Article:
Covid 23–31 as Seen From the Conterrestrial Pre-Launch Command Center

"Conterrestrial Covid-30 launch sequence" (Illustration by Adam Myers)
"Conterrestrial Covid-30 launch sequence" (Illustration by Adam Myers)

Electoral conspiracy theories and antivax paranoia cross into a bizarre parallel plane in this nightmarish, Ballardesque satire.

I — Covid 23

0.75% of those infected die of complications. Many get well on their own. But a striking 3% of those infected emerge from the disease with more lean muscle mass and what is repeatedly described as “laser-sharp thinking and a new lease on life,” with no degradation of cognitive abilities. 

This 3% quickly take over key industries, then lobby for letting the virus take its course. Through eye-catching, targeted web campaigns they argue that  the new productivity they bring to the world  is worth the 0.75% death rate.  

“We do not wish to be cured,” say the survivors.

II — Covid 24

General sniffles and weight gain. 0.38% death rate, high comorbidity. Boring and ignored by most news media.

III — Covid 25

Outbreak in logging community is squelched when that summer’s super-fires burn a million acres, taking the population and that of a neighboring town with it. 

The President takes full credit, yet also gaslights the state for not managing their forests and for “all the terrible deaths.”

IV — Covid 26

Rotting cavities covered by thin membranes on arms and legs. Very few fatalities without co-morbidities.Survivors lose most language skills and primarily grunt yes, no, food, tired. 

Against the advice of his own aides the President says the new viral variant is a result of unsanitary conditions typical of socialized medicine.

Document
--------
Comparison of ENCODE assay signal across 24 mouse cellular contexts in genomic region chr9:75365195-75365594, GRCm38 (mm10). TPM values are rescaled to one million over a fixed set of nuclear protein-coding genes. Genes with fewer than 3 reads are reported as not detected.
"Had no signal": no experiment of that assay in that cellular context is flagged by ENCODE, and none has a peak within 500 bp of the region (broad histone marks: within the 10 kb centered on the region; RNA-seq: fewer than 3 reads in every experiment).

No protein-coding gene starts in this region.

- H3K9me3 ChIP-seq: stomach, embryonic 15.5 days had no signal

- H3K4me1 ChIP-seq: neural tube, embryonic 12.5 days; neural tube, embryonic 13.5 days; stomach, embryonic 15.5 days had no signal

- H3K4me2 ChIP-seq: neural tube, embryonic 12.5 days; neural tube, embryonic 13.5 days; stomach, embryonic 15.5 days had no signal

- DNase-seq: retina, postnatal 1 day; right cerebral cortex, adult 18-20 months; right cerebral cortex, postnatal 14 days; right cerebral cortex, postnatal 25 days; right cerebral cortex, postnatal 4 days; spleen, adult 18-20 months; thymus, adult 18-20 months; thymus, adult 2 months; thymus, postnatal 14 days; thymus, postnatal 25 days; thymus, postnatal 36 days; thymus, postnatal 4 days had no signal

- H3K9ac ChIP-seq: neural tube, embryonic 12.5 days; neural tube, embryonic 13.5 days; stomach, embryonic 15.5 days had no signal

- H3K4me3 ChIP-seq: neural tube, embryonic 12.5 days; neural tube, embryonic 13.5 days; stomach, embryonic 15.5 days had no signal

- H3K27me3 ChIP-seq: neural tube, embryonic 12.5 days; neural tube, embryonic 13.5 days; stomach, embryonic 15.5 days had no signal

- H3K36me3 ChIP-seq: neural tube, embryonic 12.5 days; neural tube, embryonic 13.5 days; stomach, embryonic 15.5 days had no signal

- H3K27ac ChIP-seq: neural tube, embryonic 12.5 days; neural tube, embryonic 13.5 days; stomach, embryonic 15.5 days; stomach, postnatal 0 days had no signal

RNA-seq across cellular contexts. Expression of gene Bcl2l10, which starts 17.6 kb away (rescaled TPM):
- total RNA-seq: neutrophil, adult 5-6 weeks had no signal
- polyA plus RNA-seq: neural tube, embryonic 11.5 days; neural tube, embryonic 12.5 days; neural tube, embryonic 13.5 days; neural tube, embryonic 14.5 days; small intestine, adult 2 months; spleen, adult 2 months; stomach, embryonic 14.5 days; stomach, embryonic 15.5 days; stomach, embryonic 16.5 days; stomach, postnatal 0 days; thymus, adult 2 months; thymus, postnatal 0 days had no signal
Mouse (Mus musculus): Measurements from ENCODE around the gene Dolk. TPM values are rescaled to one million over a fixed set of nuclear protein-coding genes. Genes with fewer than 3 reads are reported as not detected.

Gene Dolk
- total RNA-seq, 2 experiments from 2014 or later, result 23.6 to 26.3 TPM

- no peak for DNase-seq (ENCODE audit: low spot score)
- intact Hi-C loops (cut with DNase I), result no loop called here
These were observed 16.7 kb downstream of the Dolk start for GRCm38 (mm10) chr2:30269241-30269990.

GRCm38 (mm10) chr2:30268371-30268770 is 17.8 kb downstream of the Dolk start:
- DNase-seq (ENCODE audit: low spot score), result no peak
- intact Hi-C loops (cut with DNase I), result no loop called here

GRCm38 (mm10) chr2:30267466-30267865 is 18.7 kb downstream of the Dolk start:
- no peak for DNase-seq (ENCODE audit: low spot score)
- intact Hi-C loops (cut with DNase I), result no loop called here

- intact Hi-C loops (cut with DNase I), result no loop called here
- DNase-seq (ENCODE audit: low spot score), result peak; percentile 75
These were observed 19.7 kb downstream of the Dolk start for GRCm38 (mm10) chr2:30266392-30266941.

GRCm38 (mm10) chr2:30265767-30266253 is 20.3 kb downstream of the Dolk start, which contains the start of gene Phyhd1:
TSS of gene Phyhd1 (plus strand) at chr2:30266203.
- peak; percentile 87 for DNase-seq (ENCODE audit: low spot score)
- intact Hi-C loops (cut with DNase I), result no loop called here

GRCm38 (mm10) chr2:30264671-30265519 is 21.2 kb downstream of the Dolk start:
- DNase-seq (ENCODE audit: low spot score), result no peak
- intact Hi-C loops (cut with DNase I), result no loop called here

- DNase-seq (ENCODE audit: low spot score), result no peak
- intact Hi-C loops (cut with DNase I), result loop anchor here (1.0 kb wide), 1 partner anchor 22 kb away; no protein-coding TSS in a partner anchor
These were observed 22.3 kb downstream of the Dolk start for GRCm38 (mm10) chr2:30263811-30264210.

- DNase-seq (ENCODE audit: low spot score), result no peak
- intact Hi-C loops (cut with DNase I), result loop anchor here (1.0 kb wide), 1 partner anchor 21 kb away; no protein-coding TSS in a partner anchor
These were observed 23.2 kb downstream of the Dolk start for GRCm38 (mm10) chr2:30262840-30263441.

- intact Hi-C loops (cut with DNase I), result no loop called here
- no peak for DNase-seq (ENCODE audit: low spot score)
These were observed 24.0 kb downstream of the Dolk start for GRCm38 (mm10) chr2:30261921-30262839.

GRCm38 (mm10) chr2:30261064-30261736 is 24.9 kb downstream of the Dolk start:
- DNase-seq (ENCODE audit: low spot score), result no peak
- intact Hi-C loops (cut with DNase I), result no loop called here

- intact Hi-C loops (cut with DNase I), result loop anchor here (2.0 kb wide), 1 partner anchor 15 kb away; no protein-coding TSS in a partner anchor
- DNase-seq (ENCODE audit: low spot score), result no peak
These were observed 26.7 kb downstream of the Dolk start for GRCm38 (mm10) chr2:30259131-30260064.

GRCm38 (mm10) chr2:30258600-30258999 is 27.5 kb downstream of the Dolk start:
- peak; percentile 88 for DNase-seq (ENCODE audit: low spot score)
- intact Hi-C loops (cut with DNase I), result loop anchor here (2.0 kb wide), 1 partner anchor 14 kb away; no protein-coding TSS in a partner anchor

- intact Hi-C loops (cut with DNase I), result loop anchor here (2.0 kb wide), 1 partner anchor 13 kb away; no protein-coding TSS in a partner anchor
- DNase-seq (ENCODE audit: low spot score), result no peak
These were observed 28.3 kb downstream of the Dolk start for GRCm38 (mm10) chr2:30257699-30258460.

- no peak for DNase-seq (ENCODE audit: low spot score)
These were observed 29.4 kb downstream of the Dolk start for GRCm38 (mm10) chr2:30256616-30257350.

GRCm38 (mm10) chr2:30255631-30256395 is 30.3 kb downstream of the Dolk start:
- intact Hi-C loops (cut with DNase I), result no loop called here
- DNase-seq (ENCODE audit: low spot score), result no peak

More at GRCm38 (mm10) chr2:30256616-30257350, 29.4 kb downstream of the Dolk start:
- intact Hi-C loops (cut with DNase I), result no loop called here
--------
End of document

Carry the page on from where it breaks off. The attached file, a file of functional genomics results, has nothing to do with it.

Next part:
The news cycle is once again filled with breathless use of the word “co-morbidities.”

V — Covid 27 + H1N1-b flu

This season’s H1N1-b virus counters the new Covid 27 strain, and what looked like the latest pandemic is instead two weekends of headaches and bedrest. 

The economy roars back and the President claims full credit. Lingering symptoms include numbness along edges of right hand. 

Those remaining feel they are the lucky ones, immediately going to work on a series of detention camps to hold … anyone, really. 

In years ahead, scientists show Covid 27 caused brain damage that produced extreme rigidity of routine; a need to sort everything; and deference to authority. 

No one is reeducated in the detention camps, yet most people are considered criminals as more laws are passed. 

Many claim their country is now back on track. Thousands die in detention. The re-elected President announces it is time to put the past behind us and enter a new era of nation-building.

VI — Covid 28

Henry Scarliq Cosmegen finds himself semi-conscious and crammed under a sheet of pavement rising four feet into the air, shielding him from blinding sunlight. 

He knows his name, and must be military because he is wearing a camouflage shirt. He does not know why he’s here. 

He chips at blood caked on his forehead with a curious fingernail. Everywhere is broken urban landscape, withering bodies within the bomb’s blast radius, mapped and doomed by a spark. 

He’s not military, he’s just some guy wearing a surplus Army shirt.

Henry can see a corpse’s hand, snared on a line of barbed wire and still clasped around a radio. Ghost news leaks from its crackling speaker: